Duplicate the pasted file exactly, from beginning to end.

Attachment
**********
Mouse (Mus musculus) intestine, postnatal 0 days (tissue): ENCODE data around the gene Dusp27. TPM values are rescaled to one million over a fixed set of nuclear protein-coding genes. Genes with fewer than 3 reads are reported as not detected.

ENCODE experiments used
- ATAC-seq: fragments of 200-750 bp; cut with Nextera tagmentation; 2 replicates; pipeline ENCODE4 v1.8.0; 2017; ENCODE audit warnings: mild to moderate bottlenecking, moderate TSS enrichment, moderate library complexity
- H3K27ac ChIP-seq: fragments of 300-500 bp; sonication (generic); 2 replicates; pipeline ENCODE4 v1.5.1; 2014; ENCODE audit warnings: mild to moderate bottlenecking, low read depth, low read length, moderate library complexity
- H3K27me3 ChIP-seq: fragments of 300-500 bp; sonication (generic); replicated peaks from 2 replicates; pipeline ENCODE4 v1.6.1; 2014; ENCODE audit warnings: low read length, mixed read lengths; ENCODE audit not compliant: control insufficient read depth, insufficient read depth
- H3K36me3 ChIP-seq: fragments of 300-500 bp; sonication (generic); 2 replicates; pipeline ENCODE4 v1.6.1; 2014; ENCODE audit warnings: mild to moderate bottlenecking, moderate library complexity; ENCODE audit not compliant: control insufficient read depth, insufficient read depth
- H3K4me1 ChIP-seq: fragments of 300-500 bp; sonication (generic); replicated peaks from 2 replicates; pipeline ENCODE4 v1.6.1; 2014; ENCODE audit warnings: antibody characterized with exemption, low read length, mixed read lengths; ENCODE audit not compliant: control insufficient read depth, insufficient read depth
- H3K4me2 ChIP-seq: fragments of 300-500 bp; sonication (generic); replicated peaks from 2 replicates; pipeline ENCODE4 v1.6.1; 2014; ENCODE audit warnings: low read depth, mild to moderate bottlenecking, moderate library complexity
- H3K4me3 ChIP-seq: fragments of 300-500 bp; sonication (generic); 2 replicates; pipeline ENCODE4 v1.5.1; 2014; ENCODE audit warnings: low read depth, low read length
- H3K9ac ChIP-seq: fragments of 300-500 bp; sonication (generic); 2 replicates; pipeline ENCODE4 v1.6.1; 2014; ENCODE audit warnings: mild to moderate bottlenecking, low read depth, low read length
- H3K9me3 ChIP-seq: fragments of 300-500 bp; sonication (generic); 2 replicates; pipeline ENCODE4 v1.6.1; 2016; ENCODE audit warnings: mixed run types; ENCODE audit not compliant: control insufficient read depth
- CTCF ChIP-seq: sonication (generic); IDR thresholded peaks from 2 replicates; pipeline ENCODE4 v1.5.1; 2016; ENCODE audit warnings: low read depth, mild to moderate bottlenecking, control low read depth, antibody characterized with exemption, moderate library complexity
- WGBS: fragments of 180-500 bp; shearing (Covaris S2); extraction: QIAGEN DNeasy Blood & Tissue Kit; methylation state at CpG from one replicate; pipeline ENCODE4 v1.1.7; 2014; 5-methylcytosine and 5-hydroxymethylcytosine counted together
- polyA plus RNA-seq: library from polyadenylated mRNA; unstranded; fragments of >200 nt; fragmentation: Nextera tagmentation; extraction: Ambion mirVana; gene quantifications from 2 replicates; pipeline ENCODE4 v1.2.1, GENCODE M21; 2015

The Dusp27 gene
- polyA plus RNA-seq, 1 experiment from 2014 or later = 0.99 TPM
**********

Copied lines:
Mouse (Mus musculus) intestine, postnatal 0 days (tissue): ENCODE data around the gene Dusp27. TPM values are rescaled to one million over a fixed set of nuclear protein-coding genes. Genes with fewer than 3 reads are reported as not detected.

ENCODE experiments used
- ATAC-seq: fragments of 200-750 bp; cut with Nextera tagmentation; 2 replicates; pipeline ENCODE4 v1.8.0; 2017; ENCODE audit warnings: mild to moderate bottlenecking, moderate TSS enrichment, moderate library complexity
- H3K27ac ChIP-seq: fragments of 300-500 bp; sonication (generic); 2 replicates; pipeline ENCODE4 v1.5.1; 2014; ENCODE audit warnings: mild to moderate bottlenecking, low read depth, low read length, moderate library complexity
- H3K27me3 ChIP-seq: fragments of 300-500 bp; sonication (generic); replicated peaks from 2 replicates; pipeline ENCODE4 v1.6.1; 2014; ENCODE audit warnings: low read length, mixed read lengths; ENCODE audit not compliant: control insufficient read depth, insufficient read depth
- H3K36me3 ChIP-seq: fragments of 300-500 bp; sonication (generic); 2 replicates; pipeline ENCODE4 v1.6.1; 2014; ENCODE audit warnings: mild to moderate bottlenecking, moderate library complexity; ENCODE audit not compliant: control insufficient read depth, insufficient read depth
- H3K4me1 ChIP-seq: fragments of 300-500 bp; sonication (generic); replicated peaks from 2 replicates; pipeline ENCODE4 v1.6.1; 2014; ENCODE audit warnings: antibody characterized with exemption, low read length, mixed read lengths; ENCODE audit not compliant: control insufficient read depth, insufficient read depth
- H3K4me2 ChIP-seq: fragments of 300-500 bp; sonication (generic); replicated peaks from 2 replicates; pipeline ENCODE4 v1.6.1; 2014; ENCODE audit warnings: low read depth, mild to moderate bottlenecking, moderate library complexity
- H3K4me3 ChIP-seq: fragments of 300-500 bp; sonication (generic); 2 replicates; pipeline ENCODE4 v1.5.1; 2014; ENCODE audit warnings: low read depth, low read length
- H3K9ac ChIP-seq: fragments of 300-500 bp; sonication (generic); 2 replicates; pipeline ENCODE4 v1.6.1; 2014; ENCODE audit warnings: mild to moderate bottlenecking, low read depth, low read length
- H3K9me3 ChIP-seq: fragments of 300-500 bp; sonication (generic); 2 replicates; pipeline ENCODE4 v1.6.1; 2016; ENCODE audit warnings: mixed run types; ENCODE audit not compliant: control insufficient read depth
- CTCF ChIP-seq: sonication (generic); IDR thresholded peaks from 2 replicates; pipeline ENCODE4 v1.5.1; 2016; ENCODE audit warnings: low read depth, mild to moderate bottlenecking, control low read depth, antibody characterized with exemption, moderate library complexity
- WGBS: fragments of 180-500 bp; shearing (Covaris S2); extraction: QIAGEN DNeasy Blood & Tissue Kit; methylation state at CpG from one replicate; pipeline ENCODE4 v1.1.7; 2014; 5-methylcytosine and 5-hydroxymethylcytosine counted together
- polyA plus RNA-seq: library from polyadenylated mRNA; unstranded; fragments of >200 nt; fragmentation: Nextera tagmentation; extraction: Ambion mirVana; gene quantifications from 2 replicates; pipeline ENCODE4 v1.2.1, GENCODE M21; 2015

The Dusp27 gene
- polyA plus RNA-seq, 1 experiment from 2014 or later = 0.99 TPM